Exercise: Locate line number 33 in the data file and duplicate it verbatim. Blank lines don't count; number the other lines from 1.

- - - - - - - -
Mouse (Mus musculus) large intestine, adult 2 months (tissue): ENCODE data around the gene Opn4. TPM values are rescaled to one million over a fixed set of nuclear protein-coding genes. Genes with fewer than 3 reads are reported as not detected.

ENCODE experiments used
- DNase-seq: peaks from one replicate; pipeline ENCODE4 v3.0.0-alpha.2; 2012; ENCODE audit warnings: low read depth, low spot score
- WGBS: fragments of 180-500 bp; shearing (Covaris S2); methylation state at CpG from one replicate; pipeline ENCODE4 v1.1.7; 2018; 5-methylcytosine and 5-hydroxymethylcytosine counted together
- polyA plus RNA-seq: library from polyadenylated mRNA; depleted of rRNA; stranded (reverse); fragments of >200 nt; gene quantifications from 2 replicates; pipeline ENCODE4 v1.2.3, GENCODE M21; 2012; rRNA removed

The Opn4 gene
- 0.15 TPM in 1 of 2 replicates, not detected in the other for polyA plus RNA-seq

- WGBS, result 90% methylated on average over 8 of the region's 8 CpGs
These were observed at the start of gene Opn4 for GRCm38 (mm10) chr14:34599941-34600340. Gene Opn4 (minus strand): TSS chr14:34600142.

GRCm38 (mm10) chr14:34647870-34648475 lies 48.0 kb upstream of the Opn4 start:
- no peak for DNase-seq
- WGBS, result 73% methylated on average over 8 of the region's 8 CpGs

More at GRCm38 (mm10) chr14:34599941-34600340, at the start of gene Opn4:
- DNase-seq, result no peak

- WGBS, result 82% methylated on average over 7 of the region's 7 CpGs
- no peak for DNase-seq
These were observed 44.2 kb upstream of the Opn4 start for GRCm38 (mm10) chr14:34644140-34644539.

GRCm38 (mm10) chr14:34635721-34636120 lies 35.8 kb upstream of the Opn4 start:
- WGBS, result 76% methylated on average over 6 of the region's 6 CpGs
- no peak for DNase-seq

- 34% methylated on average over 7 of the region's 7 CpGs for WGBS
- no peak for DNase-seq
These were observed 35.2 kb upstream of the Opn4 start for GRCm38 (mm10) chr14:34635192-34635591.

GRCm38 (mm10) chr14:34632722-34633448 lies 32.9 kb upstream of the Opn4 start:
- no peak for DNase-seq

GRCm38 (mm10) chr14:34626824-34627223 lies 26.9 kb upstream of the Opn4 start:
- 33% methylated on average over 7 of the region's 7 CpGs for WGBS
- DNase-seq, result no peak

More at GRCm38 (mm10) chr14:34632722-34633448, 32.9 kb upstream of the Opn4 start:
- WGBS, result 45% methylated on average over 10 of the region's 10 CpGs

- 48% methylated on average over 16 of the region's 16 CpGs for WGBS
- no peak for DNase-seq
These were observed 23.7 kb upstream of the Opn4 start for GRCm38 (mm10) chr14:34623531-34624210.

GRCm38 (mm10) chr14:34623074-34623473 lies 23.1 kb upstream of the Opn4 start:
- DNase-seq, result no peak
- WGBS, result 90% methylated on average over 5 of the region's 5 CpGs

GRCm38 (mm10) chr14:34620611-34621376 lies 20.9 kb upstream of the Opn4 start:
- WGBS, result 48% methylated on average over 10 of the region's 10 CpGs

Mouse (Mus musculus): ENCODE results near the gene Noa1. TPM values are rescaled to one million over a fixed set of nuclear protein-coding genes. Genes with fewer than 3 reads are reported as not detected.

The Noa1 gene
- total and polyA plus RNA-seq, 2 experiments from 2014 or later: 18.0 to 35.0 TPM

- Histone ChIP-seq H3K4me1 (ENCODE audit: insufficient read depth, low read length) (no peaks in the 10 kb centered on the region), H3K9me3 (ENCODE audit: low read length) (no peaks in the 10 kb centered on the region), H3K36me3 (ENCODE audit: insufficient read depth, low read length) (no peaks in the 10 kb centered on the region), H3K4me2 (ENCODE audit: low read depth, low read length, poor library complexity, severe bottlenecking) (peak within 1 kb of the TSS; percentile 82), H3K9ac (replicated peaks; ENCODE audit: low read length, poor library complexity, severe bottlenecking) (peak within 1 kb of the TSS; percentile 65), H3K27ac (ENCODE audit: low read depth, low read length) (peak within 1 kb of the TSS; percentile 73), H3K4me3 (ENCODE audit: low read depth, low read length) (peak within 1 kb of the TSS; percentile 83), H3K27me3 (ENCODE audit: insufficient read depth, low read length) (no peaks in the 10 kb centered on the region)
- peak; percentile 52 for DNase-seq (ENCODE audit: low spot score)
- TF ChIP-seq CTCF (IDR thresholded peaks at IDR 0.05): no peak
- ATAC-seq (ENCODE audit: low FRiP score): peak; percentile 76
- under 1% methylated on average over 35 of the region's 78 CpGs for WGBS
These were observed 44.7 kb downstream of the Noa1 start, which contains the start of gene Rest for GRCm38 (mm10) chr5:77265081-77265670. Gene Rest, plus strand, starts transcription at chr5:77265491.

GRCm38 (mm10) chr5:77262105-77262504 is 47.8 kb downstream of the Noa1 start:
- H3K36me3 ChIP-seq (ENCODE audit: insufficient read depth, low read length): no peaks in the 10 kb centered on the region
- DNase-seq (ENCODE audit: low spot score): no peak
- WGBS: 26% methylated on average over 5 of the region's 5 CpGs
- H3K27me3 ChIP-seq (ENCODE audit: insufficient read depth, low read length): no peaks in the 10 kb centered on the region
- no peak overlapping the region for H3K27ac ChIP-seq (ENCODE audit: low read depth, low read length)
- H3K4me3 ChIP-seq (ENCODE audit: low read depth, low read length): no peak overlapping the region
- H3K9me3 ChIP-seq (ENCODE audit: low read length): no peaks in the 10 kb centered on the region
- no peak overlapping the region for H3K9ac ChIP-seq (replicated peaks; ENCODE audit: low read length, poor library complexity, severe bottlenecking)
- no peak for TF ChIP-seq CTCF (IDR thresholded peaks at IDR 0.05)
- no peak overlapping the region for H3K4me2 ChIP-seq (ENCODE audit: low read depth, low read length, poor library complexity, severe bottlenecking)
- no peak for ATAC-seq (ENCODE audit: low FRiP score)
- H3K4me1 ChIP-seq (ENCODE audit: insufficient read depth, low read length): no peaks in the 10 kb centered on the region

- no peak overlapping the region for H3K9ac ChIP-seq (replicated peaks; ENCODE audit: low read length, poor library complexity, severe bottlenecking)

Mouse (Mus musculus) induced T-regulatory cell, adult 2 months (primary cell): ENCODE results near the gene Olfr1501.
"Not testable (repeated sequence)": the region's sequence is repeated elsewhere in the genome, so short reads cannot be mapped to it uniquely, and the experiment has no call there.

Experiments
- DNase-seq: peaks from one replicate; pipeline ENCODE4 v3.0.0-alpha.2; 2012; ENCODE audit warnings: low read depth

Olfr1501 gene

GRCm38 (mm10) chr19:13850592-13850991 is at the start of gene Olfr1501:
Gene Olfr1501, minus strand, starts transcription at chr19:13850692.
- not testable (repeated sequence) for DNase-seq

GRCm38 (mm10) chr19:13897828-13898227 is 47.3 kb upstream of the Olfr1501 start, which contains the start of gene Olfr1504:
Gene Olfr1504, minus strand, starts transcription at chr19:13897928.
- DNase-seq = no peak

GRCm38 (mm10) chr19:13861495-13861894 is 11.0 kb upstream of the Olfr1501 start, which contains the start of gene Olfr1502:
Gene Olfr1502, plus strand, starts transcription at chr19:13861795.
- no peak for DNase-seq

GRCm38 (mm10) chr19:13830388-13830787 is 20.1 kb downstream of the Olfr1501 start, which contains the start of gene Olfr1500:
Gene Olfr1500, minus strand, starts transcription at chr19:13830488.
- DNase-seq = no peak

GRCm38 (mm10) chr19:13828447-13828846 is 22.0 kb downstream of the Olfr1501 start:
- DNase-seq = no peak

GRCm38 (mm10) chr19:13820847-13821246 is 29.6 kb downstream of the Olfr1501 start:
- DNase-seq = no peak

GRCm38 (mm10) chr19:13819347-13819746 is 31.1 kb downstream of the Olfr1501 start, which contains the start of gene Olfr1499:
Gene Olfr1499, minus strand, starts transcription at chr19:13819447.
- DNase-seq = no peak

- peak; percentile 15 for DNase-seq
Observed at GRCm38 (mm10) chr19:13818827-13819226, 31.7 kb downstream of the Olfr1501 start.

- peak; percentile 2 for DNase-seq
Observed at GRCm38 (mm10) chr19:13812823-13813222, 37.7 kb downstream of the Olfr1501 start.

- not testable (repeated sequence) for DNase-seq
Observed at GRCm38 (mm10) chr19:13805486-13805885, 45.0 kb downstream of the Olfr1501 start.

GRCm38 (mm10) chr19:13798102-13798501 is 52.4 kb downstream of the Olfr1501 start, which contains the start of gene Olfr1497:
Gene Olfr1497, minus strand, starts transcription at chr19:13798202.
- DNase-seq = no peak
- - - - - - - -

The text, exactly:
These were observed 23.7 kb upstream of the Opn4 start for GRCm38 (mm10) chr14:34623531-34624210.